• Getting more exercise will not cure SA, but it sure can protect your house from a bored dog who’s on the prowl for something to do.

Treating SA:

If you are sure that anxiety is what’s driving your dog’s inappropriate behavior, your job is to teach your dog a new reaction when you walk out the door.  To be clear: you are trying to influence your dog’s emotions rather than training your dog to perform obedience.

  • Never correct destruction or accidents after the fact. Sure your dog may look guilty when you walk into the home, but that doesn’t mean your dog knows she did something wrong. What she does know is if you come home and there’s a mess in the house, you’re going to launch into a dramatic display of anger. Her appeasing posture is designed to avert your wrath. Get in the habit of coming home with no drama, no matter what you find.

  • Keep your coming and going low-key.

  • Begin a desensitizing and counterconditioning procedure to teach your dog to feel good when you walk out. The key is to create situations where your dog feels happy when you leave, and to prevent him from being scared as the door closes. You want your dog to feel good “when you leave” NOT “while you’re gone”. Most dogs with SA are in a panic by the time you’ve shut the door and many are terrified long before that. They’ve learned to associate your routine — putting on your coat, getting your keys, maybe even combing your hair — with your departure. Those events on their own can trigger fear before you get anywhere near the door. Your goal is to divide your departure and absence into tiny steps and gradually get your dog happy each and every one of them. Read the steps below and write out your own customized plan:

    • Write down the “triggers” that cue your dog that you are leaving: spend a few days getting very clear about exactly where in the leaving process your dog gets concerned. It’s important you find the beginning because you need to start before your dog gets nervous. The “triggers” are the events that concern in your dog, the things you do that clue your dog in to your subsequent departure. The most common ones are picking up your keys, putting on your shoes, or jacket. Some dogs began to pace when their owner puts on lipstick or when they dry their hair or close up the bedroom or turn off the radio.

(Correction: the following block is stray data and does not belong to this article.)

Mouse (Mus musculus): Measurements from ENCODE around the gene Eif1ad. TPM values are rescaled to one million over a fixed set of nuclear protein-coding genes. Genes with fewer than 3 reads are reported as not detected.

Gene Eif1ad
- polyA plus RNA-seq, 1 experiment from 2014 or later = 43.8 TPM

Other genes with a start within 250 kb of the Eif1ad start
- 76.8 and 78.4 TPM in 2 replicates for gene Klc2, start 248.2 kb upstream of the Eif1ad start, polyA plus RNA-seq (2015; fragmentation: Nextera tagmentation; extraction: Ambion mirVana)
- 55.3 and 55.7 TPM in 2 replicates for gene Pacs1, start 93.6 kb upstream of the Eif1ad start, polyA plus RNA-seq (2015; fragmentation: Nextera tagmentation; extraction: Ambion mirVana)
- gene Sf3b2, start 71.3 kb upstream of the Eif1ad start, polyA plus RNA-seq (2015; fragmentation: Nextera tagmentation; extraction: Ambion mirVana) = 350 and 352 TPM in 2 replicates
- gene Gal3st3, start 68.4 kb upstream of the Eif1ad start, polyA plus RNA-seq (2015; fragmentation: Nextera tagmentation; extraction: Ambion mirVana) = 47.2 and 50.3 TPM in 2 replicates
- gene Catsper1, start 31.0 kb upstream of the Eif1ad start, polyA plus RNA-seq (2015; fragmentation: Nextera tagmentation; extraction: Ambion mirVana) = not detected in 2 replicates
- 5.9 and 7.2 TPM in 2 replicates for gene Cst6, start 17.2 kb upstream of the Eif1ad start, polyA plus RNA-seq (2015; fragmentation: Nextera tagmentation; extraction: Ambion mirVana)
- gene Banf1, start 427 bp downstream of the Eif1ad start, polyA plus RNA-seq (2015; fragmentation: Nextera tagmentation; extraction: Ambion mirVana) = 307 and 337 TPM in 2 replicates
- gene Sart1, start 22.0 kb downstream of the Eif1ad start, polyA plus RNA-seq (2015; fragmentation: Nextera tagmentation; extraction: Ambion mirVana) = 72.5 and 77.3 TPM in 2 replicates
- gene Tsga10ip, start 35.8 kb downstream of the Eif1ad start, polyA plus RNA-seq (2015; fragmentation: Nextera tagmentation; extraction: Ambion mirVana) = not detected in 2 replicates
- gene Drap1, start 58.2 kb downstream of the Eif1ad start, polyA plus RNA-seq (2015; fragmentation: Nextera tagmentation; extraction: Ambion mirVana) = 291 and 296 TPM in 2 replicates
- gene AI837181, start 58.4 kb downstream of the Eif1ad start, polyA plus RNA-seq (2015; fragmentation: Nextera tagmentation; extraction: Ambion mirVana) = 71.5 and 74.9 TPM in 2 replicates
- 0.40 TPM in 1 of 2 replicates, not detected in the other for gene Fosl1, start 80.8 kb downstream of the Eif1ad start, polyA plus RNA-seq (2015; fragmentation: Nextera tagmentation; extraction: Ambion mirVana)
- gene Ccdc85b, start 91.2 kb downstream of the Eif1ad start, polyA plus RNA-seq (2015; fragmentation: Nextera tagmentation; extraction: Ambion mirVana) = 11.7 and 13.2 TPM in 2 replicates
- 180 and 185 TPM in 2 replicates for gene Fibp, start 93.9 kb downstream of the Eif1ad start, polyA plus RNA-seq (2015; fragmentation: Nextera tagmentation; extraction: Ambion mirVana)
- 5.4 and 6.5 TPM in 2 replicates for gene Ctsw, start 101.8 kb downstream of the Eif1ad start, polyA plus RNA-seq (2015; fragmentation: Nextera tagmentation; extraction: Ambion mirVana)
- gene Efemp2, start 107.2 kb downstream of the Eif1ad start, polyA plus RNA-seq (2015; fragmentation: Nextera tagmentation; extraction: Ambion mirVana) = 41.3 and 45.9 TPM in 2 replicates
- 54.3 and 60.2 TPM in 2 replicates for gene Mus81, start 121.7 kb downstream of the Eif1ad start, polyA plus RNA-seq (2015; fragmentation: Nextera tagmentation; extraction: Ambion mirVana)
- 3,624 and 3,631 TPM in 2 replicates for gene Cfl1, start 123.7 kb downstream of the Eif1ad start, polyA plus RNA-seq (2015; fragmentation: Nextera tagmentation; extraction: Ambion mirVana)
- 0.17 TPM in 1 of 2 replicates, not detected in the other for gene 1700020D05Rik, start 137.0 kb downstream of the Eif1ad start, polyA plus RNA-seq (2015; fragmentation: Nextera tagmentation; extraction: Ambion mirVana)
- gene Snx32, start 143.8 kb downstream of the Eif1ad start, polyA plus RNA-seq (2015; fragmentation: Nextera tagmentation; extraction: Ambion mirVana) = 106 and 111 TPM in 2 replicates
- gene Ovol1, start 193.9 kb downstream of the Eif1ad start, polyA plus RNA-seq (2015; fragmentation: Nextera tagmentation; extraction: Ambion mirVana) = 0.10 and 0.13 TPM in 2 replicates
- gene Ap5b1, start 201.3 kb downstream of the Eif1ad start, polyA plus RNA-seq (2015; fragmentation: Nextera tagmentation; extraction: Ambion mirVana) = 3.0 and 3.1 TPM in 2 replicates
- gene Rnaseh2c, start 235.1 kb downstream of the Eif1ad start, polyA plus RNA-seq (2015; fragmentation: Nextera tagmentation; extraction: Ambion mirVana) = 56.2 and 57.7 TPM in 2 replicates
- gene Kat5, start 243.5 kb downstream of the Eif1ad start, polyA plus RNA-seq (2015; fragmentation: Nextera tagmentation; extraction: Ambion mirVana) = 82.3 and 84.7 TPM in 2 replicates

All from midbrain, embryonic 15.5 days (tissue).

• Randomly desensitize the “triggers”: teach your dog to dis-associate the triggers with your departure. Five times each day, do one trigger at a time, without actually going anywhere. If putting on your coat is a trigger then get your coat and ignore your dog completely. Do anything for a minute or two: watch TV, talk on the phone, balance your checkbook — do anything but leave the house. Then take your coat off and continue to ignore your dog. Repeat this whenever you can. The idea is to teach your dog a new association — that coats, keys, or hairbrushes, don’t mean much at all. Be careful with this method. Do not do this within one hour of leaving or you might sensitize your dog to be more anxious when you actually go. If your dog has severe SA, be sure to do only one action at a time, and briefly — maybe pick up your keys and then instantly put them down while you’re watching TV. The trick is to ensure that your dog quickly dis-associates these events with your actually walking out the door.